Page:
Now that the Indian Trail Improvement District Board of Supervisors has divested itself of the incorporation process, the Citizens’ Committee for Incorporation held its first town hall-style meeting with about a dozen residents Wednesday, Oct. 7 at Hamlin House.
The committee is made up of residents Louis Colantuoni Jr., Elizabeth Accomando and Acreage Landowners’ Association President Bob Morgan, who clarified that he is on the board as a resident, and that the ALA has taken a neutral stance on incorporation.
Colantuoni said he favors incorporation to push back at development going on in the surrounding area, fight the threat of the district being annexed into surrounding municipalities, protect The Acreage’s agricultural lifestyle and gain tax revenue he feels that area residents are not receiving.
Amid the din of residents talking among themselves, he answered a question from a resident about Rustic Lakes, which was annexed into Palm Beach Gardens several years ago and then sued the city to get out over concerns of losing their property rights.
“Rustic Lakes is the perfect example,” Colantuoni said. “There’s a rural community that has been taken over by Palm Beach Gardens, which I would not consider to be rural in any way. And now it’s their code enforcement, their rules.”
He said that incorporation will give Indian trail residents the power to govern themselves.
“If we become incorporated, we get to decide how we’re going to shape the future of the community, how code enforcement is going to act, whose police department we want to use, or are we going to have our own,” Colantuoni said. “This is really important. The area outside of us that’s being grabbed up by these land developers that want to put all those high-density houses in there and flood our roads with traffic, they’re either going to have to pay because we will hold them accountable to expand and improve the roads, or they’re not going to be able to access them.”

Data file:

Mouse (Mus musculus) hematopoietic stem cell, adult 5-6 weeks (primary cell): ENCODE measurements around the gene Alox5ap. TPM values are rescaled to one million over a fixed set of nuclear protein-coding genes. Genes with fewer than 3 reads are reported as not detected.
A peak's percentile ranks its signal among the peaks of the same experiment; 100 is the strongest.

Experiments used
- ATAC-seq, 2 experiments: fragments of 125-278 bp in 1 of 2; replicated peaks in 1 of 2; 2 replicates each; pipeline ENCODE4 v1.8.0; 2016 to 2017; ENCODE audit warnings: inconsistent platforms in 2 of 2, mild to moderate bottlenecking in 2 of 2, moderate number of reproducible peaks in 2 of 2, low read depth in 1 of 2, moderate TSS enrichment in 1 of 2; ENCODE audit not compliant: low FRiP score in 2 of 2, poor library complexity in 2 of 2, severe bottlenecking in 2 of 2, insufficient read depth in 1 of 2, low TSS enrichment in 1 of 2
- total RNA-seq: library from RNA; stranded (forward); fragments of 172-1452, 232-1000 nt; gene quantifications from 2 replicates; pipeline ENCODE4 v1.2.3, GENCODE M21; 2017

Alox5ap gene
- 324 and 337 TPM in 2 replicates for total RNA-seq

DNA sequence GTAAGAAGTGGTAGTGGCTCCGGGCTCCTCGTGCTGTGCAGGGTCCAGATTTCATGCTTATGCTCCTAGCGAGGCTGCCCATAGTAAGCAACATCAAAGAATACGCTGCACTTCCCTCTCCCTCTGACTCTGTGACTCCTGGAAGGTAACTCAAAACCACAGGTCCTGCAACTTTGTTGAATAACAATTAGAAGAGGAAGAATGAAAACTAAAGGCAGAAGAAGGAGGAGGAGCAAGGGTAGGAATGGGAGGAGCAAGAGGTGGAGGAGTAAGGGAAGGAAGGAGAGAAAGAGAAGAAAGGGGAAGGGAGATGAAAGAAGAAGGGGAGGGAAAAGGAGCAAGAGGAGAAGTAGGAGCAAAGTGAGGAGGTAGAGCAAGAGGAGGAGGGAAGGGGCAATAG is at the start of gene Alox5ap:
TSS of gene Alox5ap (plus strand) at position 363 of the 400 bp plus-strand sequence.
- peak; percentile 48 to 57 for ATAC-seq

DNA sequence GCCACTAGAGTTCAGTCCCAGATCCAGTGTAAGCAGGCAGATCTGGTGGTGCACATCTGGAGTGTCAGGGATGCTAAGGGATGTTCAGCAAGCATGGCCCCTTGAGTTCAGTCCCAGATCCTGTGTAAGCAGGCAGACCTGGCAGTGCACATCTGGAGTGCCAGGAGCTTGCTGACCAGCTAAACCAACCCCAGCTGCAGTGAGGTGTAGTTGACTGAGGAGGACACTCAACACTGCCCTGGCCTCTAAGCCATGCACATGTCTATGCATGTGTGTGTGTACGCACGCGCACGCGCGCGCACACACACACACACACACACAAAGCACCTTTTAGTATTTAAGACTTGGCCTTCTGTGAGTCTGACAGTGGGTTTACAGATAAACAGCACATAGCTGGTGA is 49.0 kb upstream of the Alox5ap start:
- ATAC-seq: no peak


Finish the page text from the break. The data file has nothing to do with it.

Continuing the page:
He pointed out that Minto/Westlake wants access to ITID roads, and ITID has taken action to make that difficult for the developer.
“They became their own city,” Colantuoni said. “Gee, I wonder why they did that? They have home rule powers and laws on their side. That’s all I’m asking us to have.”
He said incorporation papers had been turned over to the committee by ITID, which had been authorized by the state legislature to do an incorporation feasibility study and draft a proposed charter.
A resident asked what the next step is to continue the incorporation process, and Colantuoni said the committee has presented an incorporation packet to the state legislature that is going through committees. The packet will go before the Palm Beach County Legislative Delegation on Thursday, Oct. 28 at the Clayton E. Hutchinson Building on Military Trail in West Palm Beach, where it will be introduced by State Rep. Rick Roth (R-District 85).
“If that goes through, all it does is give us the right as a community to hold a referendum to vote on incorporation,” Colantuoni said.
If the local bill is approved in Tallahassee during the 2022 session, residents will have the right to vote on incorporation within a year.
Colantuoni said incorporation would give The Acreage the power to do things with fire, police and other public services, and use its power to annex land and stop overdevelopment.
“What it does is it gives us the equal power that Palm Beach Gardens or Westlake has, or Wellington has, or West Palm Beach has,” he said.
Colantuoni also pointed out the advantages of additional tax revenue that would come to a municipality.
“We pay taxes out, and we hardly get anything back,” he said. “If we get incorporated, we will get 20 to 30 percent of all the property tax that now stays with the county.”
Morgan said that a web site has been set up at www.votelox2022.com, where a petition is available under the “Take Action” tab, as well as more information about the incorporation process.
Dates for future incorporation committee meetings have not yet been set.